POLICE have issued a list of signs to help spot whether children are involved with criminal organisations.

Lewes Police warned parents that “county lines” gangs use vulnerable children and adults to sell drugs across county boundaries.

A spokesman said: “Have you noticed any of the following in people you know? Persistently missing from school, unexplained acquisition of money or excessive receipt of texts?”

It advised anyone who notices this behaviour to call 101.

Sussex Police have launched Operation Fortress which aims to reduce "drug supply and drug related harm".

A spokesman said: "County Lines is a recent term used by police and partner agencies to refer to drug networks that originate from large urban areas such as London to more rural communities.

"These can be run by both gangs and organised crime groups, both of whom use children and young people and vulnerable adults to carry out illegal activity on their behalf.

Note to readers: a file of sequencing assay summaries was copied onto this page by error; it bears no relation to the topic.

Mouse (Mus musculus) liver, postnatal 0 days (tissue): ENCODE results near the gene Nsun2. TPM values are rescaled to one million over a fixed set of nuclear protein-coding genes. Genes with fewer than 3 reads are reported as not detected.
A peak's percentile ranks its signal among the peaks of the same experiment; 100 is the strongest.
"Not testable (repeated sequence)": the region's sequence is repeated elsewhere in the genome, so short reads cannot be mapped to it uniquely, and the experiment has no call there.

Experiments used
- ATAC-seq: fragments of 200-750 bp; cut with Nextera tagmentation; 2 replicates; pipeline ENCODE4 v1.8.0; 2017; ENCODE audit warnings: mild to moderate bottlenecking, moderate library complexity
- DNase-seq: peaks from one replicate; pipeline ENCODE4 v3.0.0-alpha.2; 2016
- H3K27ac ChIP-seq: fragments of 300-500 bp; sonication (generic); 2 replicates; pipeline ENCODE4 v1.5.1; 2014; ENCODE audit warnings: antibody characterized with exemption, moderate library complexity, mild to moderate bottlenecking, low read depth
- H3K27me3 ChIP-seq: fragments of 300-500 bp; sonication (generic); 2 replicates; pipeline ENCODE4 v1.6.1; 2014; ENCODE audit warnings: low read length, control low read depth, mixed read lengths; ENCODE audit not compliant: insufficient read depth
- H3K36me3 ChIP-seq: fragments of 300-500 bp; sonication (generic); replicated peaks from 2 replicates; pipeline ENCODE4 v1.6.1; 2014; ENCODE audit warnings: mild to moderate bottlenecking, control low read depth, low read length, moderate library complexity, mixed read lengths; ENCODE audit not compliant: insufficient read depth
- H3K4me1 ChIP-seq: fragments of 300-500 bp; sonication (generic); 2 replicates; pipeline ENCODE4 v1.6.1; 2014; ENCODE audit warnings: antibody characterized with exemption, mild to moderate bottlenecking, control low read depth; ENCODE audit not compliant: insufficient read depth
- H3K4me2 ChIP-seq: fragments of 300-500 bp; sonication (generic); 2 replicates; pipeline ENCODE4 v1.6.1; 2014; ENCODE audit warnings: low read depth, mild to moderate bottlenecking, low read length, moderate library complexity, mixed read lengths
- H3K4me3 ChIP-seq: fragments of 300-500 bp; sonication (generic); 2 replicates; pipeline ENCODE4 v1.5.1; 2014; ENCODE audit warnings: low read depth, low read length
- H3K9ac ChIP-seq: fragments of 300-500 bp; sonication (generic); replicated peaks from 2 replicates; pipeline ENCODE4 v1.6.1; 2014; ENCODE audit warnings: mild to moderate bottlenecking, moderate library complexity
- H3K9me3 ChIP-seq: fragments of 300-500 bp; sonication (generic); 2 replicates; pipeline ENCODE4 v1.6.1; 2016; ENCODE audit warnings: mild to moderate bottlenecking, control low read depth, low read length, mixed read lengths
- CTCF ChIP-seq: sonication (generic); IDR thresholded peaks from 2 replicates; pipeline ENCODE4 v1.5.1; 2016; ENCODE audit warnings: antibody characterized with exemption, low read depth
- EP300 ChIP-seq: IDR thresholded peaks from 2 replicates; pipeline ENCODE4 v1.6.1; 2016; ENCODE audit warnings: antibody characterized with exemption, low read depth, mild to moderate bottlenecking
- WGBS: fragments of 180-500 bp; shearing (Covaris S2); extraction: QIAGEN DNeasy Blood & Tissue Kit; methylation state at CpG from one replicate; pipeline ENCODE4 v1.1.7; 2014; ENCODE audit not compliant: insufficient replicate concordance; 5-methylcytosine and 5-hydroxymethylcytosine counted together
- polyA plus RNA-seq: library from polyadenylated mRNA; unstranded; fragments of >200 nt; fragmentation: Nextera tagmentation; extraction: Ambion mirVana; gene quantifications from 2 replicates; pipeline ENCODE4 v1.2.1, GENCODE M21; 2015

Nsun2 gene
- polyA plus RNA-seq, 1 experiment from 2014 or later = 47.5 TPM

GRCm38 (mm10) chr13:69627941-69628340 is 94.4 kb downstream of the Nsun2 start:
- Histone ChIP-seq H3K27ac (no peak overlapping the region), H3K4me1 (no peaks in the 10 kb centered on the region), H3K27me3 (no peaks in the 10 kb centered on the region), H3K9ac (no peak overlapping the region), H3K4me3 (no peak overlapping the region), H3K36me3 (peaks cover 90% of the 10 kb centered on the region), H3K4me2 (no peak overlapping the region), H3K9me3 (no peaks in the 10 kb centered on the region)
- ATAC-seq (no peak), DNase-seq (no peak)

"Gangs dealing drugs is not a new issue but the extent to which criminal exploitation of children and vulnerable adults, as well as the increasing use of violence, has become an inherent part of it through county lines makes it especially damaging.

"The organised crime groups tend to use a local property, generally belonging to a vulnerable person, as a base for their activities.

"This is known as 'cuckooing' and will often happen by force or coercion.

"In some instances victims have left their homes in fear of violence. A large part of our work here involves identifying these victims and helping them.

"The police continue to see children being exploited by criminal gangs to supply drugs in Sussex. 

"We have experienced children travelling from London to our county to deal drugs on behalf of gangs, as well Sussex children being exploited and targeted by London gangs to deal drugs locally. 

"Our priority is to identify those children at risk of criminal exploitation and, once identified, work with partner agencies to put the appropriate safeguarding measures in place."